Risk Differences in Secondary Prevention Patients Who Present With Acute Coronary Syndrome and Implications of Guideline-Directed Cholesterol Management.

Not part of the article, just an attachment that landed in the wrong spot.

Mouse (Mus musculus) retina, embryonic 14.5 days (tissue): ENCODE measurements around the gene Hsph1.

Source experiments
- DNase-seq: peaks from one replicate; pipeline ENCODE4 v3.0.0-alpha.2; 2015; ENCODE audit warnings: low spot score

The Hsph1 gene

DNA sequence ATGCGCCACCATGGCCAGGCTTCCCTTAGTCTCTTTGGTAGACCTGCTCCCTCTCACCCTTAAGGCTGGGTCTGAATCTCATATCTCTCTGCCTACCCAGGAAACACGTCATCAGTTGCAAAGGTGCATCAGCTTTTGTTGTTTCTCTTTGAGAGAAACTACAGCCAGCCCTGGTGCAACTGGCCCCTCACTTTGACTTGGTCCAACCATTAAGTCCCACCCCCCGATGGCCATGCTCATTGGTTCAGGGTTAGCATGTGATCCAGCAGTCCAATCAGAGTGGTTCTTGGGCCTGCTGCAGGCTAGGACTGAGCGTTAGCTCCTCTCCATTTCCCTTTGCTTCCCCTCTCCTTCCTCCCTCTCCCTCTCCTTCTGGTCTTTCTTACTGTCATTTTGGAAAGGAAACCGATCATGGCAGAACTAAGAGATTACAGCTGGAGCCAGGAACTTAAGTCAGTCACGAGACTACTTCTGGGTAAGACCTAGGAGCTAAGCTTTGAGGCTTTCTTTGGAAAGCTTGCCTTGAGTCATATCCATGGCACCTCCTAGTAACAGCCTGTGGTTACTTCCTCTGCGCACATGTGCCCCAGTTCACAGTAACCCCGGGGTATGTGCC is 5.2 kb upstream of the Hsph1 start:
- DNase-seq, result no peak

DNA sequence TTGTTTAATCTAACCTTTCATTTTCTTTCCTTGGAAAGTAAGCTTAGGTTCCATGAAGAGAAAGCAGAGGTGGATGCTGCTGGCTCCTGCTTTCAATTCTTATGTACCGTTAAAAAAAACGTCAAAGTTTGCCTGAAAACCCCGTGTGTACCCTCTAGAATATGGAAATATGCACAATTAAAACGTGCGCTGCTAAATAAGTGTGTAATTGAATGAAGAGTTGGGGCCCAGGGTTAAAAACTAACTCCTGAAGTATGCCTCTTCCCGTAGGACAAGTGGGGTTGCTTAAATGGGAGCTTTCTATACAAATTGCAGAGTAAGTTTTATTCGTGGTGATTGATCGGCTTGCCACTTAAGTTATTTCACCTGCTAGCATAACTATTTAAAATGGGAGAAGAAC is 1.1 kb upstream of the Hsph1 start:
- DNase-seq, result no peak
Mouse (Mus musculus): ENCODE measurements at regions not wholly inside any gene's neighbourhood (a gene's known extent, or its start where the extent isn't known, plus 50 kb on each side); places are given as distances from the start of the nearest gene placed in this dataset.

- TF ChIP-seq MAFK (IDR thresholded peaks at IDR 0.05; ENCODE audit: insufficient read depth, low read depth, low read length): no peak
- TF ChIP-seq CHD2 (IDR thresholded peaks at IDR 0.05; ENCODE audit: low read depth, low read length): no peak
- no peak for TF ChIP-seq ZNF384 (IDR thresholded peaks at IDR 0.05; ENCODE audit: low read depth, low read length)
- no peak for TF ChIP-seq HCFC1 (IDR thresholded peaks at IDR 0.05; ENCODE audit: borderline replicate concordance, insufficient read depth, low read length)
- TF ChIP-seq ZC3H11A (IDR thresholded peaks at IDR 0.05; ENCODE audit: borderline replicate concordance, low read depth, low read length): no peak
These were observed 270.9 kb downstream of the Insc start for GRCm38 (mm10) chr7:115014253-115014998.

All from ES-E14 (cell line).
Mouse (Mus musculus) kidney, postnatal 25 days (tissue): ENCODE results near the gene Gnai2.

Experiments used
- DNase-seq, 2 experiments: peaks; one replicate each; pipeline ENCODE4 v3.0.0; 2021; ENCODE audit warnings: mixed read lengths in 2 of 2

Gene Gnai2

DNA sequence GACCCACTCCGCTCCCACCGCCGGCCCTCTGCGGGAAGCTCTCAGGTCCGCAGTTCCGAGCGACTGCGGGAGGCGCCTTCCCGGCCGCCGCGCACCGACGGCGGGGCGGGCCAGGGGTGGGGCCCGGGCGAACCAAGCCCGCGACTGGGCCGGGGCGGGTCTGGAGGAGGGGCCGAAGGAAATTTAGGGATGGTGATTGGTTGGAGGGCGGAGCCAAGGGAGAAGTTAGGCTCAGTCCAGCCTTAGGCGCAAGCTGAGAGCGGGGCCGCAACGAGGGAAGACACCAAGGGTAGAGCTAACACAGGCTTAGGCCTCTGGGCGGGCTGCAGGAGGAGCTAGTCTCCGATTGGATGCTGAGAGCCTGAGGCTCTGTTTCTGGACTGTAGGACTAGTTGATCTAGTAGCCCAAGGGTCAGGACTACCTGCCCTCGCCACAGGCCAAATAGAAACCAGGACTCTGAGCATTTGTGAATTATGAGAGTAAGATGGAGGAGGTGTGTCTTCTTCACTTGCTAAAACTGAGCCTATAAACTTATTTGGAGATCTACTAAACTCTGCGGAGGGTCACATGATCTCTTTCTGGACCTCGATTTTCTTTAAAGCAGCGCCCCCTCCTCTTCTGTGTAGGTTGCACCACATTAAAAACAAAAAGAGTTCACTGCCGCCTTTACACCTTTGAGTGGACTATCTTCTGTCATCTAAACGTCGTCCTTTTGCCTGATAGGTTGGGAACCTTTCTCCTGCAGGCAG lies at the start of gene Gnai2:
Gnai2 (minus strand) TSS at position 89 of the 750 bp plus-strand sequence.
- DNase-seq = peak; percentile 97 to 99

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The 2018 American College of Cardiology/American Heart Association cholesterol guidelines for secondary prevention identified a group of "very high risk" (VHR) patients, those with multiple major atherosclerotic cardiovascular disease (ASCVD) events or 1 major ASCVD event with multiple high-risk features. A second group, "high risk" (HR), was defined as patients without any of the risk features in the VHR group. The incidence and relative risk differences of these 2 groups in a nontrial population has not been well characterized. Using the Northwestern Medicine Enterprise Data Warehouse, we compared the incidence of VHR and HR patients as well as their relative risk for cardiovascular morbidity and mortality in a single-center, large, academic, retrospective cohort study. Total 1,483 patients with acute coronary events from January 2014 to December 2016 were risk stratified into VHR and HR groups. International Classification of Diseases versions 9 and 10 were used to assess for composite events of unstable angina pectoris, non-ST elevation myocardial infarction, or ST-elevation myocardial infarction, ischemic stroke, or all-cause death with a median follow-up of 3.3 years. VHR patients were found to have 87 ± 5.4 composite events per 1,000 patient-years compared with HR patients who had 33 ± 5.1 events per 1,000 patient-years (p <0.001). VHR group had increased risk of future events as compared to the HR group (multivariable adjusted hazard ratio 1.66 [1.01 to 2.74], p = 0.047). In conclusion, these results support the stratification of patients into the VHR and HR risk groups for secondary prevention.

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